Thesis

Health-Related Social Marketing for Pacific Peoples in New Zealand: Are there Critical Success Factors?

1 Jan 2013
Description

Social marketing is increasingly being used in the health sector to achieve positive behaviour change. Pacific peoples are a key target audience for most social marketing efforts in New Zealand because of their poor health outcomes and differing conceptualisations of health. Despite this, there is insufficient evidence on the effectiveness and efficacy of social marketing for this population group. There is also little evidence on the validity of behaviour change theories in explaining Pacific peoples’ health behaviour to support improved practice and outcomes. This research explored the effectiveness and efficacy of social marketing for Pacific peoples using a Pacific mixed methods mental models methodology. The validity of the Theory of Planned Behaviour (TPB) in explaining Pacific peoples’ health behaviour was also explored. A qualitative approach was used in the first study to document the evidence-based and culturally relevant critical success factors (CSFs) for effective social marketing for Pacific peoples. A quasi-experimental, mixed methods approach was employed in the second study to ascertain the efficacy of a Pacific social marketing approach based on these CSFs in achieving greater positive behaviour change for Pacific peoples. It was also used to determine the validity of the TPB in explaining this population group’s health behaviour. The results of the first study suggest there are 21 CSFs for Pacific social marketing effectiveness. A Pacific social marketing approach comprising these CSFs was found not to be efficacious in achieving greater positive behaviour change for Pacific peoples in the second study. However, the findings indicate that social marketing effectiveness is associated with ‘ethnicity’, ‘pan-ethnic acculturation’, ‘ethnic-specific acculturation’, the target behaviour and the social marketing approach (messages and stimuli). In addition, the validity of the TPB in explaining Pacific peoples’ health behaviour is only partially supported. This research demonstrates that there is no optimal Pacific social marketing approach for achieving positive behaviour change. Different approaches will be effective for different ethnic-specific groups and for target behaviours. Further research is required to determine the reliability and validity of these findings; and to identify the other factors that influence social marketing efficacy and the validity of the TPB for Pacific peoples.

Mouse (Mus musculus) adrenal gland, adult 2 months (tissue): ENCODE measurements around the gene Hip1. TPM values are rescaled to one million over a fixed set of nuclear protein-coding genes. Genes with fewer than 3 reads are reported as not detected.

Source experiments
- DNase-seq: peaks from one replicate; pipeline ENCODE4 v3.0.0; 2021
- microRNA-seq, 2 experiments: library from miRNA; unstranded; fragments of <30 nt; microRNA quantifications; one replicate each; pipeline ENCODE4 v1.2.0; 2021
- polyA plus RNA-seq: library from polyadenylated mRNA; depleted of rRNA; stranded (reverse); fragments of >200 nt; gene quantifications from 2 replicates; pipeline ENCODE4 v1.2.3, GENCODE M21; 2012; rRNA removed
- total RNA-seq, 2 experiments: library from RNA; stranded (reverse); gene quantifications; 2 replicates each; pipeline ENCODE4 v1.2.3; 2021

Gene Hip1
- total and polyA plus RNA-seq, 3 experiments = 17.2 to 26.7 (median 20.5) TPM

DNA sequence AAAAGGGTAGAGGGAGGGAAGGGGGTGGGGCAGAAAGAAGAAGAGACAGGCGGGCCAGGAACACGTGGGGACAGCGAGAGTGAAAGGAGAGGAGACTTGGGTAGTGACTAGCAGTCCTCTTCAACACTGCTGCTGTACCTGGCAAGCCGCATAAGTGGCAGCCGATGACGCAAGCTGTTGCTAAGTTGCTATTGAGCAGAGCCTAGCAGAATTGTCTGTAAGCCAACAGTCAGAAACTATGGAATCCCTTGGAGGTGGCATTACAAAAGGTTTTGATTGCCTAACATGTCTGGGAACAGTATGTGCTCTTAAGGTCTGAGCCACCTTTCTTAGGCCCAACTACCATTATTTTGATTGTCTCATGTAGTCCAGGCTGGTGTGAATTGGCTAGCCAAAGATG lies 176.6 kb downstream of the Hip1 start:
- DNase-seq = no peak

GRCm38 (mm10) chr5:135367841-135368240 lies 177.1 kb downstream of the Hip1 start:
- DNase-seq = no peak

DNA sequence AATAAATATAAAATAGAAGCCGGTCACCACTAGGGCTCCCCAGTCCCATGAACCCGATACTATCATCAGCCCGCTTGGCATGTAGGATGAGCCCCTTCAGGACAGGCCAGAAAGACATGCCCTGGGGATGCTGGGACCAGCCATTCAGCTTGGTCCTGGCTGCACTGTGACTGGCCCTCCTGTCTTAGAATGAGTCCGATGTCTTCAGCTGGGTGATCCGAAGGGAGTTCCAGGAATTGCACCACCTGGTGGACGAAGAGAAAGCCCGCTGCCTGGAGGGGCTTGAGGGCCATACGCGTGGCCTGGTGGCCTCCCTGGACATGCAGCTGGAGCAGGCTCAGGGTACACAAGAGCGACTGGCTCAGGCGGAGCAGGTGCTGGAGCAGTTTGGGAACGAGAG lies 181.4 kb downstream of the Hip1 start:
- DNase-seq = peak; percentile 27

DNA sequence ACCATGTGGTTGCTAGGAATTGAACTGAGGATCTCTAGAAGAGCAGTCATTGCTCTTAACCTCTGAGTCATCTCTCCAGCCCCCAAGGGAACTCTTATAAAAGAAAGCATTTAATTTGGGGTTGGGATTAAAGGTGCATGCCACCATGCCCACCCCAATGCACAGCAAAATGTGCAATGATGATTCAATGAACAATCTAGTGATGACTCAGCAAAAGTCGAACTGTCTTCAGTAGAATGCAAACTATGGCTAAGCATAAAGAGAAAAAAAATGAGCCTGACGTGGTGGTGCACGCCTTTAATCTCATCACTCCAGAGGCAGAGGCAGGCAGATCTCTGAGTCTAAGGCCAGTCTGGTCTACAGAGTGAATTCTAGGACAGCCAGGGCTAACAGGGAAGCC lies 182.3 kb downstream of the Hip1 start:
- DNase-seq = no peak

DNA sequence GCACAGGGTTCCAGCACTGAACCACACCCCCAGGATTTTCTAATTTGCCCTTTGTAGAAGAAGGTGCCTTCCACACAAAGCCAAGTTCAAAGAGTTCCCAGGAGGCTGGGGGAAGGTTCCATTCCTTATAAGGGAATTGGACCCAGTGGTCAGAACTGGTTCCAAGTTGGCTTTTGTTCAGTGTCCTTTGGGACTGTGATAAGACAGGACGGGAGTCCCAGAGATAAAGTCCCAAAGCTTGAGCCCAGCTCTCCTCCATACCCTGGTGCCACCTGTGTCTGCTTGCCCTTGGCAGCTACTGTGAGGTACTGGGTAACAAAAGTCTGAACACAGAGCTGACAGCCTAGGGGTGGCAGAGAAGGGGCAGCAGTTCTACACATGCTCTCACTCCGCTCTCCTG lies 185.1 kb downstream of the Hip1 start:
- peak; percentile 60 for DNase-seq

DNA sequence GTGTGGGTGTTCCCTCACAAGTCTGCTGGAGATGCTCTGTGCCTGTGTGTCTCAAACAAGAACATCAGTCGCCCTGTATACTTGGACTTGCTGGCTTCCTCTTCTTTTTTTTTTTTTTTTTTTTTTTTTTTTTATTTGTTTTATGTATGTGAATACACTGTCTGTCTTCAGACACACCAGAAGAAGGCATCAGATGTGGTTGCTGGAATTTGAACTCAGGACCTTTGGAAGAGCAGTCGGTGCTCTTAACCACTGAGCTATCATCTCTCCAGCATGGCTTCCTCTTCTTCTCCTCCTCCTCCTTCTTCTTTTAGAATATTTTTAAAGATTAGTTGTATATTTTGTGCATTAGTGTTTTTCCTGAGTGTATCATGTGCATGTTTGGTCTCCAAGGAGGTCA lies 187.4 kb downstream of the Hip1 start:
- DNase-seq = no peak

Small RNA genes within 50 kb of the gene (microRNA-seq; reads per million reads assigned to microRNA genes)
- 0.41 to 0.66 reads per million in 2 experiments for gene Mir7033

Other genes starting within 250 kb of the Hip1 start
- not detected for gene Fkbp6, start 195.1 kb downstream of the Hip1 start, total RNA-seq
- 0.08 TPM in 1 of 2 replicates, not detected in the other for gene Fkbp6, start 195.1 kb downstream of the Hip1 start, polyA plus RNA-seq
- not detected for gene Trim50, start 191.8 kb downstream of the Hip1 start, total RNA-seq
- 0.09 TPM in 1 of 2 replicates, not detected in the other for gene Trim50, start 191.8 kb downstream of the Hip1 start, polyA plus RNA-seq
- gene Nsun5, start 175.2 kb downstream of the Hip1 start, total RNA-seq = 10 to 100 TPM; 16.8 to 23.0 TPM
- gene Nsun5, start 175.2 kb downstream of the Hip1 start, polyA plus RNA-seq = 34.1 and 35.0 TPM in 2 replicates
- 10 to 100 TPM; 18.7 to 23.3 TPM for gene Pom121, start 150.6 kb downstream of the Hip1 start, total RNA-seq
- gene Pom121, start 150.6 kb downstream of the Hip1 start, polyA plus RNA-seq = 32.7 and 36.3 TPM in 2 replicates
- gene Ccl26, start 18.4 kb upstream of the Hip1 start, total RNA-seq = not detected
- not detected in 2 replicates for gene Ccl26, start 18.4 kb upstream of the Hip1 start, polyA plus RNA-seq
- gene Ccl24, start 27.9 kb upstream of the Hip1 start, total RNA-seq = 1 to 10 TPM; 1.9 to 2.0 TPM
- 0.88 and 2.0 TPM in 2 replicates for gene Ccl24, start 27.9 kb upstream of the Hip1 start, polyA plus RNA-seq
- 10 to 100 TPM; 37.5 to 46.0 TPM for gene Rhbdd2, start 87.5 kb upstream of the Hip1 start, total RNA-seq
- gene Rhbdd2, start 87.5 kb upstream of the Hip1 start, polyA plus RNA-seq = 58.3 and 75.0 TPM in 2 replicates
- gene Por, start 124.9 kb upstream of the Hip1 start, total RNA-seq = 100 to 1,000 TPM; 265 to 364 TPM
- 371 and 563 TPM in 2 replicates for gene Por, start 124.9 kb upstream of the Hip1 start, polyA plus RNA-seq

Publication Details
Identifiers: 
Handle: 
http://hdl.Handle.net/2292/20675
License Type: 
CC BY-NC-SA
Published year only: 
2013
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